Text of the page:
Missing Michigan Boys' Dad Arrested, Cops Don't Expect 'Positive Outcome' for Brothers

PHOTO: Alexander William Skelton, Andrew Ryan Skelton and Tanner Lucas Skelton are seen in these photos courtesy of National Center for Missing & Exploited Children. The kids disappear after dad gives them to a woman he met on internet.

The father of the three Michigan brothers who have been missing since Thanksgiving has been arrested on three counts of parental kidnapping, authorities announced today.

"John Skelton has been released from the hospital and immediately placed in custody," said Morenci Police Chief Larry Weeks. Skelton was hospitalized following a failed suicide attempt.

Earlier today, Weeks said that a positive outcome was "not likely" for the three boys.

"Based on the information we have, we do not anticipate a positive outlook here," said Morenci Police Chief Larry Weeks. "We have asked a number of people where the boys are. We have not been able to locate them."

Weeks said that despite local reports that bodies have been recovered in the search for the boys he could not confirm the rumors.

Skelton will have to face an extradition hearing from Ohio, where he was arrested, to Michigan, where the crimes are believed to have been committed.

Earlier today, as new details emerged about the relationship between the boy's father, John Skelton, and his wife, Tanya Skelton, it was revealed that a nasty custody battle may have led to the disappearance of the three brothers. The couple married eight years ago but decided to separate earlier this year. Both sought permanent custody of their three sons -- Andrew Skelton, 9; Alexander Skelton, 7; and Tanner Skelton, 5 -- hurling insults at each other about how capable each was to parent the trio.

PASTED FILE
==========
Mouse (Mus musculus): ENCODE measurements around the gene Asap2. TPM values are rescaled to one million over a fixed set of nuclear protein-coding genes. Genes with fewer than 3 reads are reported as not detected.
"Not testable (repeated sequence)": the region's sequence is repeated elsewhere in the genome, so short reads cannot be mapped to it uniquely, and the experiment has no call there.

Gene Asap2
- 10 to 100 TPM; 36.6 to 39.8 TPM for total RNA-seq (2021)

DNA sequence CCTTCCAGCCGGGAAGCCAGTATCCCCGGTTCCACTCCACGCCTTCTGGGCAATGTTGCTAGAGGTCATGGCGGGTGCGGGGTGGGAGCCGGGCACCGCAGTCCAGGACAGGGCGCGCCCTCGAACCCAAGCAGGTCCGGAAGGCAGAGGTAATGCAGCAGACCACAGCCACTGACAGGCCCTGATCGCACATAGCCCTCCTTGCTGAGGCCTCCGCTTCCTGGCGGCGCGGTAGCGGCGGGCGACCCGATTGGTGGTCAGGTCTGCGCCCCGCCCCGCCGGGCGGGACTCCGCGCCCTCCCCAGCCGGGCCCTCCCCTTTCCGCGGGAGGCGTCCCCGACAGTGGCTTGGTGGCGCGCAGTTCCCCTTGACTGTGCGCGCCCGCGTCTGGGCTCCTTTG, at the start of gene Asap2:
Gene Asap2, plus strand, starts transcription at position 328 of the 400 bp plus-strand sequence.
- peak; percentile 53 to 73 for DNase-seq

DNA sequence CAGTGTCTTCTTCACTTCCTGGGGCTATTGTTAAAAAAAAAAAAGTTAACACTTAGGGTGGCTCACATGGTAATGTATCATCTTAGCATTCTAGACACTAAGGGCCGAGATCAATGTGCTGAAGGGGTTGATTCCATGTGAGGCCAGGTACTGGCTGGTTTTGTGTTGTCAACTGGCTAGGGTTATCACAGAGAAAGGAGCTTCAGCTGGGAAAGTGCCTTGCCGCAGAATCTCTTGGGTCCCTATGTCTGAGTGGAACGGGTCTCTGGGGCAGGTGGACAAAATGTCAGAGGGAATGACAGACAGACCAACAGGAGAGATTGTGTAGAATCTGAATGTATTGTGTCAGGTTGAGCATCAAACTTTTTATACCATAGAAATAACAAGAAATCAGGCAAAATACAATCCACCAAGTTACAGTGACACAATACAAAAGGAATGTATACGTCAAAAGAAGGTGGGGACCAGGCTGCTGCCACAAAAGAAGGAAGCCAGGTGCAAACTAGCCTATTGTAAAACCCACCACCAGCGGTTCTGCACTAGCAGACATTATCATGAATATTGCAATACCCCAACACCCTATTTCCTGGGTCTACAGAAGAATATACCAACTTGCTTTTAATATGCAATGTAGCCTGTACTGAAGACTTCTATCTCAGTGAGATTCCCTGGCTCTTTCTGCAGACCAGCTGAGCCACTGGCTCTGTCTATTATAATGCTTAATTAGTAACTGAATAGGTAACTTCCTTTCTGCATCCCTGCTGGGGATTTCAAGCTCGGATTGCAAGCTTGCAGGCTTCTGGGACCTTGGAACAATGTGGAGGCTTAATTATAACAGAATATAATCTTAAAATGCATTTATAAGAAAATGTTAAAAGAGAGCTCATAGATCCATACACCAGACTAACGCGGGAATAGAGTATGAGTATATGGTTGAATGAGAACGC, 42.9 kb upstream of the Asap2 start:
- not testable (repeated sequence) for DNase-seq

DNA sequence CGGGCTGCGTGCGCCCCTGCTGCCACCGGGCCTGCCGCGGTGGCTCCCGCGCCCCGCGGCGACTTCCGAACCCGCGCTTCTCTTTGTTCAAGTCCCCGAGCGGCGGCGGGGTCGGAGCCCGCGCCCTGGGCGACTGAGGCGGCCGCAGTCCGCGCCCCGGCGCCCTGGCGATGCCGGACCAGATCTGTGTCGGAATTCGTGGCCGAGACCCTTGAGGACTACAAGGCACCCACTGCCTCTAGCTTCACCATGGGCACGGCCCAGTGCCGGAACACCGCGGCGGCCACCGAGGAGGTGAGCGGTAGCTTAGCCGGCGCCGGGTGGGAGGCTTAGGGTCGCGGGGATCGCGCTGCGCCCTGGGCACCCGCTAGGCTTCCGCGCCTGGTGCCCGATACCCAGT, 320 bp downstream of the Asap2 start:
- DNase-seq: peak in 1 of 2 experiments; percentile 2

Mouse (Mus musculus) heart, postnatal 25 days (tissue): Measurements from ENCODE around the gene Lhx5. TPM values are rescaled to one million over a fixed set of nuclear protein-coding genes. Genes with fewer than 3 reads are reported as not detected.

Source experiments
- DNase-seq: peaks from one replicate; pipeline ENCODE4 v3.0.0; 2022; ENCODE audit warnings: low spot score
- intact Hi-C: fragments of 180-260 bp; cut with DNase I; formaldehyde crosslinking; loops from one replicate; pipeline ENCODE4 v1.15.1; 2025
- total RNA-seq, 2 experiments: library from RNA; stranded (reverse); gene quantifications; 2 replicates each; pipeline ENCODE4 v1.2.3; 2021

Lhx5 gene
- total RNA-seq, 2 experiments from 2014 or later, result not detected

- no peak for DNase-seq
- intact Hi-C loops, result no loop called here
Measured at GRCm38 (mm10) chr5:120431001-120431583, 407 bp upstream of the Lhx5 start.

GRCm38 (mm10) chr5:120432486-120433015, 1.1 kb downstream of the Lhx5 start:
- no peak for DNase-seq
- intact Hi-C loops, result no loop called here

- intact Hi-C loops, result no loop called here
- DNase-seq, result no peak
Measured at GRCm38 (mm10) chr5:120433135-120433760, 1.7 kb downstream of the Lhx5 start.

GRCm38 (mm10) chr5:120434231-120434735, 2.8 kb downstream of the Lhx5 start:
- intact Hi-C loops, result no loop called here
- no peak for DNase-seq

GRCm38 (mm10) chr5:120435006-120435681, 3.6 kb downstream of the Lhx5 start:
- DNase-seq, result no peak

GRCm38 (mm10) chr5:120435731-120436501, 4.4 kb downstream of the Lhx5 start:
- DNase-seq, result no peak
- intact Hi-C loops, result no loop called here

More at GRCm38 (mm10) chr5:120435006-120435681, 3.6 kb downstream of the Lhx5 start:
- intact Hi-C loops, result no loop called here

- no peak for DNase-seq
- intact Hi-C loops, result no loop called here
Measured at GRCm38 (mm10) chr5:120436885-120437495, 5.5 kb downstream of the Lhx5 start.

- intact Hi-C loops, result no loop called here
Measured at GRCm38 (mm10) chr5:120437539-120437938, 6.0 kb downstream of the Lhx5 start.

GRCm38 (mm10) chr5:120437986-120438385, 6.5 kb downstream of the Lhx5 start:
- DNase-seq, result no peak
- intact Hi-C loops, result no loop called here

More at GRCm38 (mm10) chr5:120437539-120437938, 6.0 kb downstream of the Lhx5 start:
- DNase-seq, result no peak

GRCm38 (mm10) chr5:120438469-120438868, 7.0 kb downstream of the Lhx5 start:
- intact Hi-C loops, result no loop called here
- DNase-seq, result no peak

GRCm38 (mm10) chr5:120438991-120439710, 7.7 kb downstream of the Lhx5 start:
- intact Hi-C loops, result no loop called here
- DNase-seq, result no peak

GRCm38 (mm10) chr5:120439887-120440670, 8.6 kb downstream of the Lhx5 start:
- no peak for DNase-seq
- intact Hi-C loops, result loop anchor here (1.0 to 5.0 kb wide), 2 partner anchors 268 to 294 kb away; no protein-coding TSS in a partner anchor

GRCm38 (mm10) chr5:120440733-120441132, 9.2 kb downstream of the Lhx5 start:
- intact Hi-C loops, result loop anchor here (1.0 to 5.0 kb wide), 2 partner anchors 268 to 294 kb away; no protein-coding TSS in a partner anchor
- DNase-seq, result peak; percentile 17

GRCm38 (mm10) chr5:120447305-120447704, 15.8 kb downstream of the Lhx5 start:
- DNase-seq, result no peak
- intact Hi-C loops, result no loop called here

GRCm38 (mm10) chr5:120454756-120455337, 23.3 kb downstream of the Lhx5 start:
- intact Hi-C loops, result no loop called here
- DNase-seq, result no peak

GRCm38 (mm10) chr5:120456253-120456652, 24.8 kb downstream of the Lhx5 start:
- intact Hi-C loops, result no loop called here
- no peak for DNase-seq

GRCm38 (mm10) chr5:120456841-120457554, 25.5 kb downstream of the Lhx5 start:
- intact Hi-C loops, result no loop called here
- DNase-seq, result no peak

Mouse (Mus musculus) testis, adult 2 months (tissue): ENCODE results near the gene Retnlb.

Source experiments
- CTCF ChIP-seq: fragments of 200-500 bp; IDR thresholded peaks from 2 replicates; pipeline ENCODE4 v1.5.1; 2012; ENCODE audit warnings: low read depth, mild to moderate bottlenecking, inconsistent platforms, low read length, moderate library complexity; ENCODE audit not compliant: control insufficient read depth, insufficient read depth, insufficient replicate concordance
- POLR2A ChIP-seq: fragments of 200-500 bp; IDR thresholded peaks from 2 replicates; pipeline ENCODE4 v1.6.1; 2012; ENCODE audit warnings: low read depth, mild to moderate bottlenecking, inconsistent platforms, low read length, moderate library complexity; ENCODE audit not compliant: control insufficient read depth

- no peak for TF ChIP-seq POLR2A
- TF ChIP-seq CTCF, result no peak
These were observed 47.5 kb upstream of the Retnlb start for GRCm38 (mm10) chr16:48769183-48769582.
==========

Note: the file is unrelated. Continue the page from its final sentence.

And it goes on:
John Skelton argues that his wife is an "unfit parent," citing her status as a registered sex offender (she was convicted of having sex with a 14-year-old boy more than a decade ago), according to court documents. Tanya Skelton argues her husband's long absences as a truck driver make him an unfit parent.

Asked how Tanya Skelton is coping with her sons' disappearance, Weeks said, "Well, imagine your worst nightmare come true."

Now police are preparing to spend another day searching for the young boys who were at first believed to be with a woman named Joann Taylor, whom Skelton said he'd given the kids to in an attempt to shield them from his botched suicide attempt.

But police said Monday that Skelton had lied about having a relationhip with Taylor, and they question whether she even exists.

"We can confirm that there is no established relationship between [John Skelton] and the person he described as Joann Taylor," Morenci Police Chief Larry Weeks said.

Skelton had told police that he'd handed his sons off to Taylor who was to return them to their mother on Thanksgiving evening.

Skelton had said he'd met Taylor and her husband a few years ago after he helped them when their car broke down, and then began e-mailing her, police said.

But confirming that Taylor even exists has been a challenge for authorities since the boys disappeared.

"A reported relationship between Mr. Skelton and Joann Taylor doesn't exist," Weeks said, adding that Skelton had lied during questioning.

Skelton may have also had a history of taking the children without their mother's knowledge. According to the Associated Press, Skelton took his sons to Ohio and then to Florida in September.

Michael Welner, a top forensic psychiatrist and an ABC News consultant, said today on "GMA" that if Skelton is involved in the disappearance, he may have been feeling a "heightened sense of failure."

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